Student Loans – How To Find The Right Loan For College

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There are many providers of student loans these days.

Almost every bank in America offers them.

However, it is especially important to look out for certain characteristics of these loans to make sure you are getting the best deal possible.

 

Some Precautions

Recently, a scandal involving some colleges and lending companies has erupted leaving many to wonder if they got the raw end of a deal. Schools such as UPenn and State University of New York (as well as 2 of the largest lending agencies, Citi and Sallie Mae) have settled lawsuits related to the scandal.

Specifically, state Attorney Generals are indicating that schools may have received kickbacks from the lending companies, in return for financial aid offices giving their loans preferential treatment. Not only does this appear highly illegal, but it means the students are the ones most likely paying for it.

So… what does this mean for you?

Be aware of the loans you are considering or the loans that are being recommended to you. I, personally, spent a great deal of time trying to find the most appropriate loan for my financial situation.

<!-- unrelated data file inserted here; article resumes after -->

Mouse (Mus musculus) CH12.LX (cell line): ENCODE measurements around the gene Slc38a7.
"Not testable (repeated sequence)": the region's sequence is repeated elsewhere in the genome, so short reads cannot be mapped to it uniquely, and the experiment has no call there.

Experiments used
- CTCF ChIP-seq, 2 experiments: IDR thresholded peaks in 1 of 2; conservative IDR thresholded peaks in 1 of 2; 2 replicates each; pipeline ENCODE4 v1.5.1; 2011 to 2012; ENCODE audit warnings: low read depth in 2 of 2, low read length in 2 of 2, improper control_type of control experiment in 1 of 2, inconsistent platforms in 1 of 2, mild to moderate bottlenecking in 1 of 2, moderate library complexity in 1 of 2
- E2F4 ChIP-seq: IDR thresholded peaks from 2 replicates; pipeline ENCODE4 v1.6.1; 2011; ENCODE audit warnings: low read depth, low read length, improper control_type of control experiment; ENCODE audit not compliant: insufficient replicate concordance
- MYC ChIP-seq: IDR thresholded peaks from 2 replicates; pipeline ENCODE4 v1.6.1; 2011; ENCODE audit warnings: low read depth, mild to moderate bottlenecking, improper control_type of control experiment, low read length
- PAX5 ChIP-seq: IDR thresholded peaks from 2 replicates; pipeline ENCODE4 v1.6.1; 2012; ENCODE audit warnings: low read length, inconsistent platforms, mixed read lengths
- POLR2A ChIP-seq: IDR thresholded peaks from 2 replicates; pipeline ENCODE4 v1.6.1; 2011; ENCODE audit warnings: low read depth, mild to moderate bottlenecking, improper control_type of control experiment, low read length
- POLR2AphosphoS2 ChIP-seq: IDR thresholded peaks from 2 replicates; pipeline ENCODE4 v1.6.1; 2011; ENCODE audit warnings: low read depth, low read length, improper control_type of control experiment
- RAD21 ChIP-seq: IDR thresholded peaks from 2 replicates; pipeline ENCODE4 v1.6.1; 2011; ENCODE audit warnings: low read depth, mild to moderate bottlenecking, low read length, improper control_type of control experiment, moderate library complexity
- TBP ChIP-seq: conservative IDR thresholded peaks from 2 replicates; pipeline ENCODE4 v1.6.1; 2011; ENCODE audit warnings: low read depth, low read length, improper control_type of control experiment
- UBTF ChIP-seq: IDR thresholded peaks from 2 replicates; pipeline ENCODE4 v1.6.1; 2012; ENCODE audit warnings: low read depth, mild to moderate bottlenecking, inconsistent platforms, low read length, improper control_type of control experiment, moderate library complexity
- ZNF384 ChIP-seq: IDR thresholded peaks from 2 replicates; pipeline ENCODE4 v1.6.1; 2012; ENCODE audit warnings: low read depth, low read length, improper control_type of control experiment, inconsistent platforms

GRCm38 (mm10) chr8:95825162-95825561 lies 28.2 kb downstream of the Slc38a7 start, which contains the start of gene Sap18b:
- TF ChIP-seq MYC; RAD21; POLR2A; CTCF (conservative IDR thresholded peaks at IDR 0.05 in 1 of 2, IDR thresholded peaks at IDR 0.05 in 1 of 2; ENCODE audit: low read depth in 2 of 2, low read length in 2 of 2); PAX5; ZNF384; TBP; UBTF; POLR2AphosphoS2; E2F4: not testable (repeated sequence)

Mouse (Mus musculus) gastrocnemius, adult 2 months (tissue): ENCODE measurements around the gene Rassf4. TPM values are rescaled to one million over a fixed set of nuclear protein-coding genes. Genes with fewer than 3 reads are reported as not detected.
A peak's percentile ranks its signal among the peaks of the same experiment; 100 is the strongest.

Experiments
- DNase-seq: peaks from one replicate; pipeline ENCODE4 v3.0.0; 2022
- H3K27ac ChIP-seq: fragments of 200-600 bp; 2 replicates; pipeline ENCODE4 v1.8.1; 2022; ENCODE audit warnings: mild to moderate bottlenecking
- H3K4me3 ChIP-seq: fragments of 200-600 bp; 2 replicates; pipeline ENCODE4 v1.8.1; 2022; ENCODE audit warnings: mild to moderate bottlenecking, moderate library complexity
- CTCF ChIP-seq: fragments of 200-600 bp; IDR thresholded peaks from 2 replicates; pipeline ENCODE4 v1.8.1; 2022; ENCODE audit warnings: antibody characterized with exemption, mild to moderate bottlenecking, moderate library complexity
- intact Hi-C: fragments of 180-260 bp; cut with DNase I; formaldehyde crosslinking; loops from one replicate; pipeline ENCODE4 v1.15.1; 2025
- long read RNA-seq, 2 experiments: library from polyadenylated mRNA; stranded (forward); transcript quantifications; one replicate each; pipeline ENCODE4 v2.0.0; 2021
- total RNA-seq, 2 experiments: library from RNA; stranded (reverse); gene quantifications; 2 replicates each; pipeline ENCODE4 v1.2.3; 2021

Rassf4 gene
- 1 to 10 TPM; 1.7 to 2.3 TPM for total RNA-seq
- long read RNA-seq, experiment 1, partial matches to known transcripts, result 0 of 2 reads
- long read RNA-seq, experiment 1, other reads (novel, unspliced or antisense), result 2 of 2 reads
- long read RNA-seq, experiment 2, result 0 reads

Some key areas that you should pay attention to:

1) Know why a loan is being recommended to you.
Ask the lender or financial aid officer how they are right for you and your situation. Additionally, do some research of your own. Check out the lender’s website or google them to see what others are saying.

2) Compare interest rates.
Look at what the current interest rate is and when the interest will start accruing. For Stafford Loans, this differs between Subsidized and Unsubsidized loans. Additionally, many lenders will give interest rate discounts if you repay your loan using automatic withdrawal from your bank accounts. Also, lenders will tend to give discounts after 1 year if you make timely payments each month. These decreases can end up saving you a decent amount of money in the long run!

3) Watch for upfront discounts.
Many lenders will waive origination fees depending on what type of loan you qualify for. Typically, if you have a federal loan, you shouldn’t have to pay money upfront.

4) Read the fine print.
Much of the important information is in the fine print of each loan agreement. For example, the period before repayment begins, penalties for late payments, and consequences if the beneficiary of the loan falls into hard times are all in the fine print. So read it carefully!!

 

While there are many other questions you should ask when researching a loan, these are just a few to get you thinking. And remember, despite the scandal involving the financial aid offices, most are a valuable resource to finding the best loan for you.

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